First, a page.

Pythons seek umpire answers



Tigers win in a thriller: Seaford just managed to hold off Edithvale to take home a two point win. Picture: Scott Memery

Tigers win in a thriller: Seaford just managed to hold off Edithvale to take home a two point win. Picture: Scott Memery

PINES coach Pat Swayne will invite South Umpires Association boss Mark Mounsey to the club this week to explain some rules to his charges after he was left frustrated and bewildered after his side went down to Mornington by 17 points in MPNFL Peninsula Division on Saturday.

Swayne said that in his 18 years in senior football, never has he used poor umpiring as an excuse to his players.

Things changed on Saturday, Swayne conceding that he could “legitimately” use the umpires as an excuse in their loss to the Doggies.

“We were bad at times, however, our good was never going to be good enough given we had five free kicks to 21, a send off that wasn’t there and 50m penalties against us for reacting to poor behaviour from the umpire,” Swayne said.

“Our supporters got caught up in the frustration but umpires are expected to be professional and ignore that.

“We’ll get Mounsey or Genty (Brett Gent) down to talk to the boys but what we saw today was almost laughable,” Swayne said.

This latest criticism from a very level-headed, respectful, intelligent senior coach follows an overruled goal that should never have been overruled in a Nepean game three weeks and a report that was thrown out at the tribunal a week later in a Peninsula game.

Players also reported ‘taunting’ from certain umpires. This was evident again at Pines on Saturday with one umpire allegedly gesturing to the crowd, a claim made by a 14-year-old female spectator.

In a time when the league is in desperate need of umpires and bringing through new talent, the existing crew should be seen and not heard – ever, unless making or explaining a decision.

Mark Mounsey recently made contact with me and explained that attracting new talent was difficult and that umpires being “seen and not heard” was the mantra of the SUA.

Unfortunately, not everyone is on that bus and unless action is taken swiftly, recruiting the next generation of umpires is going to be made difficult.

Mornington kicked away from Pines in the second quarter and again in the last to win 10.17 (77) to 8.12 (60).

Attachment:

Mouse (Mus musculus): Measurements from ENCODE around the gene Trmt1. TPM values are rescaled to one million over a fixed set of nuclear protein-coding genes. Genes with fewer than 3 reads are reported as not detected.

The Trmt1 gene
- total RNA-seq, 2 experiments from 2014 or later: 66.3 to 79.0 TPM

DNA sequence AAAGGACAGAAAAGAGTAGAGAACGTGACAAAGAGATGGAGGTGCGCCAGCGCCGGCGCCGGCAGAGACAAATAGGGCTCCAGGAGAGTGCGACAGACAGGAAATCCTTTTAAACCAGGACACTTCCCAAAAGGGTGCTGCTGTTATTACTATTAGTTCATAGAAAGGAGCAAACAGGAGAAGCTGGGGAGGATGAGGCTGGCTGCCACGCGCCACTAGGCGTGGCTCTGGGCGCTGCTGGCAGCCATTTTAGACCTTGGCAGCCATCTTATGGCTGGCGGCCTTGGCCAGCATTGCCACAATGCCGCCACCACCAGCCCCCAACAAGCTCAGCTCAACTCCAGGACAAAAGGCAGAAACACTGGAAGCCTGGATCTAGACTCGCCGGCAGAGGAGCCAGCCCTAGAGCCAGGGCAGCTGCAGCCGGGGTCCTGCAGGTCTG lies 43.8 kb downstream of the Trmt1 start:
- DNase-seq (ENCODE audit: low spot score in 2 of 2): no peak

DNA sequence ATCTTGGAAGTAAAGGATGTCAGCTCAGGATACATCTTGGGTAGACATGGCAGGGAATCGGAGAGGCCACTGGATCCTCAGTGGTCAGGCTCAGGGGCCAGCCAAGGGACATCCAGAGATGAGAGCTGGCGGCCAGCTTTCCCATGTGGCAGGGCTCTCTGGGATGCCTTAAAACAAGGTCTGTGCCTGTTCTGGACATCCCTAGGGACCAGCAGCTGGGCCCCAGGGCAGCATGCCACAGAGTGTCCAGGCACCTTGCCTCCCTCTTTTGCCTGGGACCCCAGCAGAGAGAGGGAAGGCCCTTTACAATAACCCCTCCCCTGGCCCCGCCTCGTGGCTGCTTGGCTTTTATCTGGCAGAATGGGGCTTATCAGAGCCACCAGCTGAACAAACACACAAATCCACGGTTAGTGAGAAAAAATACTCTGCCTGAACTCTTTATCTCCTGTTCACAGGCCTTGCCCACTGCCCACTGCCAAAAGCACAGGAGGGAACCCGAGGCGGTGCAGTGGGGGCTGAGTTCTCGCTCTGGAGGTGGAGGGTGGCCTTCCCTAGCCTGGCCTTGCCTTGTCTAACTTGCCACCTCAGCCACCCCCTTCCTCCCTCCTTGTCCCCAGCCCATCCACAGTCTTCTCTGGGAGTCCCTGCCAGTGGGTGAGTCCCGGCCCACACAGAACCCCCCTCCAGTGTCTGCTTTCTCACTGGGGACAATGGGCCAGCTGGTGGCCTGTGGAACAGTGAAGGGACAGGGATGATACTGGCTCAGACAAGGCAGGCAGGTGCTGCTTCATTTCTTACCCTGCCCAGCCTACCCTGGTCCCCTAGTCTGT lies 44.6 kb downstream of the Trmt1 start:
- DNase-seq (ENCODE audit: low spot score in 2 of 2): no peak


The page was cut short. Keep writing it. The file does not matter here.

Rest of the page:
Jackson Calder and Dale Whelan booted three goals each while Ryan O’Dell and Mick Gay dominated.

Seaford kept its slim finals hopes alive with a thrilling two point win against Edithvale.

The Tigers held off a surging home side in the last quarter to win 12.13 (85) to 12.11 (83).

The Eagles had their chances, booting 6.1 to three goals straight in the last.

Jackson Mockett booted four for the winners while Matt Herbert was outstanding.

Will Flavelle was the best of the Eagles with two goals.

Seaford is now just two points (plus 10 per cent) behind Edithvale on the ladder.

The Tigers play Karingal and Mt Eliza in their remaining games. They played their Round 17 game against Pines at Easter.

Edithvale plays Mornington, Karingal and Frankston YCW in their final three matches and needs only to win one to make it.

Jordan Capkin booted a career-high eight goals in Mt Eliza’s big 16.17 (113) to 5.5 (35) win against Langwarrin.

The Redlegs booted 13.15 to 1.2 after quarter time.

Frankston YCW led Karingal by eight points at half time before kicking 10.9 to 2.2 in the second half. The Stonecats had 10 goal kickers with Paul Minchington named best player on the ground.

Bonbeach had 11 goal kickers in its 21.14 (140) to 7.8 (50) demolition of Chelsea.

The Sharks, four points and percentage behind Pines in third, play Mt Eliza, Frankston YCW and Langwarrin in their remaining games.

Pines faces three straight defeats against YCW this week before having a bye and finishing with Chelsea. The Pythons will still finish third.

First published in the Mornington News – 2 August 2016


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